The court declined to decide if Wills could rely on the OC Court’s response to her complaint to satisfy the administrative exhaustion requirement as to her cause of action for disability discrimination. The court assumed without deciding that Wills exhausted the requirement as to her disability discrimination claim because, as discussed below, the court found that Wills’ cause of action for disability discrimination lacks merit. The court, however, concluded that Wills failed to exhaust her administrative remedies as to her second through sixth causes of action. As to those five causes of action, even if the court were to consider the OC Court’s response to her DFEH complaint, Wills did not raise those claims during the administrative proceedings.

The court found the trial court properly granted summary judgment in favor of the OC Court on Wills’ claim of disability discrimination. In order to state a cause of action for disability discrimination, Wills was required to show (1) she “suffered from a disability, or was regarded as suffering from a disability;” (2) she “could perform the essential duties of the job with or without reasonable accommodations,” and (3) she “was subjected to an adverse employment action because of the disability or perceived disability.” If Wills can meet her burden of showing these three elements, the burden then shifts to the OC Court to present evidence that it had a legitimate nondiscriminatory reason for terminating Wills. The court held the OC Court met its burden of proving a legitimate nondiscriminatory reason for terminating Wills.

The parties do not dispute the OC Court knew about Wills’ mental disability before it made the decision to termination her and that Wills’ bipolar disorder prompted the behavior that the OC Court cited in its termination notice. However, Wills claims “all conduct resulting from a disability is considered part of the disability, rather than a separate basis for termination.”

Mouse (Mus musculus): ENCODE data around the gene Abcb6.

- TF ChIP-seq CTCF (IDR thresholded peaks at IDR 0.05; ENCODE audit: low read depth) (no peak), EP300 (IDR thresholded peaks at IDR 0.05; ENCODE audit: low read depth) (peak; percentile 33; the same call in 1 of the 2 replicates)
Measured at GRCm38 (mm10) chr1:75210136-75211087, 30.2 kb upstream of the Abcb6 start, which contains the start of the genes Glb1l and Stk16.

The court noted several federal cases have held that an employer is not required “to retain an employee who threatens or commits acts of violence against coworkers, even if the employee’s disability caused that conduct.” The court found the federal “authorities consistently hold an employer may distinguish between disability-caused misconduct and the disability itself when the misconduct includes threats or violence against coworkers.”

The court decided to adopt the federal courts’ interpretation of the Americans with Disabilities Act and interpret “FEHA as authorizing an employer to distinguish between disability-caused misconduct and the disability itself in the narrow context of threats or violence against coworkers.” The court concluded, “If employers are not permitted to make this distinction, they are caught on the horns of a dilemma. They may not discriminate against an employee based on a disability but, at the same time, must provide all employees with a safe work environment free from threats and violence.” The court found that “misconduct involving threats or violence against coworkers is properly considered as a legitimate, nondiscriminatory reason for terminating the employee.”

After the OC Court met its burden of offering a legitimate, nondiscriminatory reason for terminating Wills, she was required to “offer substantial evidence that [the OC Court’s] stated nondiscriminatory reason for the adverse action was untrue or pretextual, or evidence the employer acted with a discriminatory animus, or a combination of the two, such that a reasonable trier of fact could conclude the employer engaged in intentional discrimination.” The court found Wills failed to offer such evidence and affirmed the decision of the trial court granting summary judgment in favor of the OC Court.